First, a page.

Glutamate signaling through the NMDA receptor reduces the expression of scleraxis in plantaris tendon derived cells2017In: BMC Musculoskeletal Disorders, ISSN 1471-2474, E-ISSN 1471-2474, Vol. 18, article id 218Article in journal (Refereed)
    Abstract [en]

    Background: A body of evidence demonstrating changes to the glutaminergic system in tendinopathy has recently emerged. This hypothesis was further tested by studying the effects of glutamate on the tenocyte phenotype, and the impact of loading and exposure to glucocorticoids on the glutamate signaling machinery.

    Methods: Plantaris tendon tissue and cultured plantaris tendon derived cells were immunohisto-/cytochemically stained for glutamate, N-Methyl-D-Aspartate receptor 1 (NMDAR1) and vesicular glutamate transporter 2 (VGluT2). Primary cells were exposed to glutamate or receptor agonist NMDA. Cell death/viability was measured via LDH/MTS assays, and Western blot for cleaved caspase 3 (c-caspase 3) and cleaved poly (ADP-ribose) polymerase (c-PARP). Scleraxis mRNA (Scx)/protein(SCX) were analyzed by qPCR and Western blot, respectively. A FlexCell system was used to apply cyclic strain. The effect of glucocorticoids was studies by adding dexamethasone (Dex). The mRNA of the glutamate synthesizing enzymes Got1 and Gls, and NMDAR1 protein were measured. Levels of free glutamate were determined by a colorimetric assay.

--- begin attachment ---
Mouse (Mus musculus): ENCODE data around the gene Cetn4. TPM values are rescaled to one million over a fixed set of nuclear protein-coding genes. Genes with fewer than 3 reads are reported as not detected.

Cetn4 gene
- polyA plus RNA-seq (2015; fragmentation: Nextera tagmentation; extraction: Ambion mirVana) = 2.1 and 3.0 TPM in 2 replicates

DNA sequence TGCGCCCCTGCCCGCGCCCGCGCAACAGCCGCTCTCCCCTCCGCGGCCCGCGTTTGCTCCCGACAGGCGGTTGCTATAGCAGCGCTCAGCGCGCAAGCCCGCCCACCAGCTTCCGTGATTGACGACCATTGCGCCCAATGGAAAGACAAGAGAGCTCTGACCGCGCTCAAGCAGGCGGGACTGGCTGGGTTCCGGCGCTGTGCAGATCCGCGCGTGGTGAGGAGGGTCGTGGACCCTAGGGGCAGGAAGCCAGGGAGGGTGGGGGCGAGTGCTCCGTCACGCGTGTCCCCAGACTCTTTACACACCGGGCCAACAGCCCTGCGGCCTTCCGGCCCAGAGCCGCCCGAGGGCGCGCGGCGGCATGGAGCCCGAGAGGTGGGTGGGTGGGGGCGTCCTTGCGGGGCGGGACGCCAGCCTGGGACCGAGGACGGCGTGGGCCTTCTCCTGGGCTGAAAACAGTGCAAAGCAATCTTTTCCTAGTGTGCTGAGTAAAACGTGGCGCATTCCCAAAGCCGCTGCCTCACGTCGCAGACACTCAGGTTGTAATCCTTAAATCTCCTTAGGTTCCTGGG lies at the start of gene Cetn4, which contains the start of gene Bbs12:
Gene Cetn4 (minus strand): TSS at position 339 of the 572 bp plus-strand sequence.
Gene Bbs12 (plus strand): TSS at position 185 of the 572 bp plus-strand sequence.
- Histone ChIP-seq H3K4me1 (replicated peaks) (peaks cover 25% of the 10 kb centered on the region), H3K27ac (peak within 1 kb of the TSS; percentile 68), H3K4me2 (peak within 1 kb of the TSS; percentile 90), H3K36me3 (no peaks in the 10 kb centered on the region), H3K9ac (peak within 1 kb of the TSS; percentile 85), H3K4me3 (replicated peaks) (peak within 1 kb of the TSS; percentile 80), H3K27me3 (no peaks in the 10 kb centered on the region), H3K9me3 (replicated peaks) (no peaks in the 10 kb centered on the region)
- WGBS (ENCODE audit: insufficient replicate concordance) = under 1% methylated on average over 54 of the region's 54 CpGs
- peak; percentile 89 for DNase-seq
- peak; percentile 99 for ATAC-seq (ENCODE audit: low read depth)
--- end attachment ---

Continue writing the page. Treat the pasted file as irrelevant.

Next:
Results: Immunoreactions for glutamate, VGluT2, and NMDAR1 were found in tenocytes and peritendinous cells in tissue sections and in cultured cells. Cell death was induced by high concentrations of glutamate but not by NMDA. Scleraxis mRNA/protein was down-regulated in response to NMDA/glutamate stimulation. Cyclic strain increased, and Dex decreased, Gls and Got1 mRNA expression. Free glutamate levels were lower after Dex exposure.

    Conclusions: In conclusion, NMDA receptor stimulation leads to a reduction of scleraxis expression that may be involved in a change of phenotype in tendon cells. Glutamate synthesis is increased in tendon cells in response to strain and decreased by glucocorticoid stimulation. This implies that locally produced glutamate could be involved in the tissue changes observed in tendinopathy.

  • 17.
    Spang, Christoph
    et al.
    Umeå University, Faculty of Medicine, Department of Integrative Medical Biology (IMB), Anatomy. Dr Alfen Orthopedic Spine Center, 97080 Würzburg, Germany.
    Chen, Jialin
    Umeå University, Faculty of Medicine, Department of Integrative Medical Biology (IMB), Anatomy.
    Backman, Ludvig J.
    Umeå University, Faculty of Medicine, Department of Integrative Medical Biology (IMB), Anatomy.
    The tenocyte phenotype of human primary tendon cells in vitro is reduced by glucocorticoids2016In: BMC Musculoskeletal Disorders, ISSN 1471-2474, E-ISSN 1471-2474, Vol. 17, article id 467Article in journal (Refereed)
    Abstract [en]

    Background: The use of corticosteroids (e.g., dexamethasone) as treatment for tendinopathy has recently been questioned as higher risks for ruptures have been observed clinically. In vitro studies have reported that dexamethasone exposed tendon cells, tenocytes, show reduced cell viability and collagen production. Little is known about the effect of dexamethasone on the characteristics of tenocytes. Furthermore, there are uncertainties about the existence of apoptosis and if the reduction of collagen affects all collagen subtypes.